In Kyrgyzstan Country votes to test stability of region's political oddball

Storming through a crowded bazaar in Bishkek, the capital of Kyrgyzstan, presidential candidate Toktayim Umetalieva is in her element, hugging babies and female traders.

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Kyrgyzstan is the most democratic state in Central Asia, a predominantly authoritarian region play

Kyrgyzstan is the most democratic state in Central Asia, a predominantly authoritarian region

(AFP)
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Storming through a crowded bazaar in Bishkek, the capital of Kyrgyzstan, presidential candidate Toktayim Umetalieva is in her element, hugging babies and female traders.

Unlike the two male contenders viewed as favourites to win the hotly contested presidential election on October 15, 55-year-old Umetalieva is no newcomer to the ballot, but she will be a rank outsider.

The combative rights activist first ran for president in 2005, just after Kyrgyzstan's autocratic first president Askar Akayev was toppled by street protests.

Her second attempt was in 2009, a year before Akayev's successor Kurmanbek Bakiyev was ousted, triggering political violence and ethnic clashes that left hundreds dead.

With its political upheaval and noisy election campaigns, Kyrgyzstan is the odd man out among Central Asia's five ex-Soviet states, the most democratic country in a predominantly authoritarian region.

The presidential poll will have 12 candidates on the ballot, 11 of them men, and Umetalieva has stressed the need to ensure a smooth handover.

Kyrgyzstan presidential candidate Toktayim Umetalieva, centre, is in her element on the campaign trail play

Kyrgyzstan presidential candidate Toktayim Umetalieva, centre, is in her element on the campaign trail

(AFP)

"In the history of Kyrgyzstan there has never been a peaceful transition of power from one president to another" through elections, Umetalieva said.

Kyrgyzstan's 61-year-old incumbent President Almazbek Atambayev is constitutionally prohibited from another term in office and has said he wants to retire and take up the piano.

The Muslim-majority republic of six million people sits firmly in Russia's political orbit and looks to China for much-needed investment in industry and infrastructure.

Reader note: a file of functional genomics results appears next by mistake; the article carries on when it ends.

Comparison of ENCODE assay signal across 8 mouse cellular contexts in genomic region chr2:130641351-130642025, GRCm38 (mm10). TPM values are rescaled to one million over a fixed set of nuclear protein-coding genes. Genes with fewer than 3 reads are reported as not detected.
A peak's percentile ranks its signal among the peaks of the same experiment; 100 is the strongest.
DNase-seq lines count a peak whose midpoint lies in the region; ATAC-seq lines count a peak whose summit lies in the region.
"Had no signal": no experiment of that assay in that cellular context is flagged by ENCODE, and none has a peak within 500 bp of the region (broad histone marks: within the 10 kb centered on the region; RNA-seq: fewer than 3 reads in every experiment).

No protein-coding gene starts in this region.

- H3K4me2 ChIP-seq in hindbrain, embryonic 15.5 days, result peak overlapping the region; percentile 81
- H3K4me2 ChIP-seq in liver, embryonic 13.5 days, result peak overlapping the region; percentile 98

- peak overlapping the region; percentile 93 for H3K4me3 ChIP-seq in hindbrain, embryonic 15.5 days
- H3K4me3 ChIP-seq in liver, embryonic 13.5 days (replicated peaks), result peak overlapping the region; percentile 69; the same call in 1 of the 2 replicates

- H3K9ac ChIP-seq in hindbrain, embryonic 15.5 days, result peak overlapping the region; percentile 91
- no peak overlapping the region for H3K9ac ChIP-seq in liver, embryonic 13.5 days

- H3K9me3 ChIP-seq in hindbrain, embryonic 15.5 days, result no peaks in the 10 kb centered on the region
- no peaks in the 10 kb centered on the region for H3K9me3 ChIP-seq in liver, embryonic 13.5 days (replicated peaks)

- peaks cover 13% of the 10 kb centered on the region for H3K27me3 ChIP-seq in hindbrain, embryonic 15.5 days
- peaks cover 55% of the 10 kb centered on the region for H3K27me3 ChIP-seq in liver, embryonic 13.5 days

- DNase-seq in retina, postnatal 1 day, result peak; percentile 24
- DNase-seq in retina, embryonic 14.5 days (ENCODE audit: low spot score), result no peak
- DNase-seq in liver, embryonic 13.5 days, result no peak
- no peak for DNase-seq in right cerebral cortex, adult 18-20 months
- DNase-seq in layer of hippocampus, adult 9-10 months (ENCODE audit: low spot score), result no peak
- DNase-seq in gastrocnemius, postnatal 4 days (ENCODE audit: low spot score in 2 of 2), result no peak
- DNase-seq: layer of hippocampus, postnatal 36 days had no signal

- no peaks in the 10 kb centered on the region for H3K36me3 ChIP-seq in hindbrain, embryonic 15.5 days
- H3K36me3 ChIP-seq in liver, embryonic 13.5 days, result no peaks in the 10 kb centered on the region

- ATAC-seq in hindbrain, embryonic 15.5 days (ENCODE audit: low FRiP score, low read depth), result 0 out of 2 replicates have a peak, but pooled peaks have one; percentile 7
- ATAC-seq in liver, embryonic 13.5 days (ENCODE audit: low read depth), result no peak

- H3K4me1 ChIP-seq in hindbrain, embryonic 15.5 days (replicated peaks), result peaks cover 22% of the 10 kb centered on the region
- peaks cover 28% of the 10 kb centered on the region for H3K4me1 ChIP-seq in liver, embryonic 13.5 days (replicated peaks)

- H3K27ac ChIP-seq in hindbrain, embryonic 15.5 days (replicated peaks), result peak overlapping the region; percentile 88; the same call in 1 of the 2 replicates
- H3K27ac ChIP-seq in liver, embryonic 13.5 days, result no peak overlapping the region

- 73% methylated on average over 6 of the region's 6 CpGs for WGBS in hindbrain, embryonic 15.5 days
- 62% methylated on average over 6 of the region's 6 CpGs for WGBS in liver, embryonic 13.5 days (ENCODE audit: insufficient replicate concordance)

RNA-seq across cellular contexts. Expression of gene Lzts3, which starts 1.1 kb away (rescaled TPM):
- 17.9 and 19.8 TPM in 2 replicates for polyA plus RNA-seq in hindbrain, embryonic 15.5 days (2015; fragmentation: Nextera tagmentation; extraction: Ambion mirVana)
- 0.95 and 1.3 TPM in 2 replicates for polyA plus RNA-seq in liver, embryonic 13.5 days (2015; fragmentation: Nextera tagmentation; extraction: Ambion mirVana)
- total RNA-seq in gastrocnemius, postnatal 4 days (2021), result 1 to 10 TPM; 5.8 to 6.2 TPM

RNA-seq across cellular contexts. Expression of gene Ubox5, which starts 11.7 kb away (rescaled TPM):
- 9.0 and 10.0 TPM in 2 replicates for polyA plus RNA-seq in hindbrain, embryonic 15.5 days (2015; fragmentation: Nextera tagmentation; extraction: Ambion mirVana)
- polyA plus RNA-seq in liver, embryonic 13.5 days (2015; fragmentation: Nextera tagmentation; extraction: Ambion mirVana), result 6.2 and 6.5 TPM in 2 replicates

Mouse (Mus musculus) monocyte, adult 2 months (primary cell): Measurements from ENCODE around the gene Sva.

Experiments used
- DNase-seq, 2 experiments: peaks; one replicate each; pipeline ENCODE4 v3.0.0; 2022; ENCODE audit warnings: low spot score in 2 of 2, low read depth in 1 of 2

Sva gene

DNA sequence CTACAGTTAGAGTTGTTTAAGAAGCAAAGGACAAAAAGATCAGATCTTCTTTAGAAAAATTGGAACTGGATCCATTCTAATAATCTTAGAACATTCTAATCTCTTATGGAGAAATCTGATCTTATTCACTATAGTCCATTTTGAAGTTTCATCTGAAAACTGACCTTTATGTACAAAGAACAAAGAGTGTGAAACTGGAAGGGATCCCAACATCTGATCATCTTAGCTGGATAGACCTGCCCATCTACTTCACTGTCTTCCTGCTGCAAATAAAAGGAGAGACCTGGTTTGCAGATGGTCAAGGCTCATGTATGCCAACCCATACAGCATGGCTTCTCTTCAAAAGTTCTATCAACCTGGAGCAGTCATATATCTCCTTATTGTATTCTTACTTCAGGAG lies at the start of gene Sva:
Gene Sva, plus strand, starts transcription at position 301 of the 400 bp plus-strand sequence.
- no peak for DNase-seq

The election is unlikely to change either of those long-term trends and the West's influence in the country has waned since Atambayev's government called time on a US military base used in Afghanistan operations three years ago.

But a peaceful passing of the baton from Atambayev to his successor in a vote endorsed by international monitors might go some way to resurrecting the country's one-time nickname of the "Island of Democracy".

Power versus money

Opposition MP Omurbek Babanov, reportedly one of Kyrgyzstan's richest men, promises reform if he wins the election play

Opposition MP Omurbek Babanov, reportedly one of Kyrgyzstan's richest men, promises reform if he wins the election

(AFP)

"The clash here is between power and money, and such clashes carry risks," said Umetalieva, who has never won more than two per cent of the vote.

There are two clear favourites among the dozen candidates campaigning for a six-year term.

Sooronbai Jeenbekov, 58, is running for the party affiliated with the outgoing Atambayev, and is likely to benefit from its considerable influence over the state machine.

His main rival is charismatic 47-year-old opposition MP Omurbek Babanov, a former oil trader and reportedly one of the country's richest men who is promising reforms.

The race's probable third horse is Temir Sariyev, who, like Jeenbekov and Babanov, served as prime minister under Atambayev.

"These recent years have been very difficult," Sariyev told AFP.

"But the world knows Kyrgyzstan as a freedom-loving country. We won't kneel before dictators and tyrants."

Score-settling before vote

A peaceful passing of the presidential baton might help resurrect the country's one-time nickname: the "Island of Democracy" play

A peaceful passing of the presidential baton might help resurrect the country's one-time nickname: the "Island of Democracy"

(AFP)

A new biometric identification system introduced ahead of 2015 parliamentary elections has reduced the scope for violations on election day, but Atambayev's increasingly autocratic tendencies have raised concerns.

Civil suits targeting media outlets critical of the government have piled up ahead of the vote and two of Atambayev's rivals have been jailed, highlighting the lack of an independent judiciary and a political culture still based on score-settling.

There has also been speculation the government will use all its administrative levers to ensure that Jeenbekov wins in the first round.

But Edil Baisalov, a former government chief of staff turned opposition-minded political commentator said the present government "doesn't have the resources" to engineer the crushing electoral majorities of the past.

"One state television channel used to be our only source of information and we used to smuggle 10 or 20 copies of independent newspapers into remote areas. Now half the country is on Facebook. I almost feel sorry for this government," he told AFP.

Baisalov said he hopes the incumbent president's declared wish for a peaceful retreat will act as a check on unfair play during the election.

"The people of Kyrgyzstan will accept any outcome as long as it is believable and the government has not been too dirty. If the opposite is the case, they will take to the streets and city squares once more," he told AFP.

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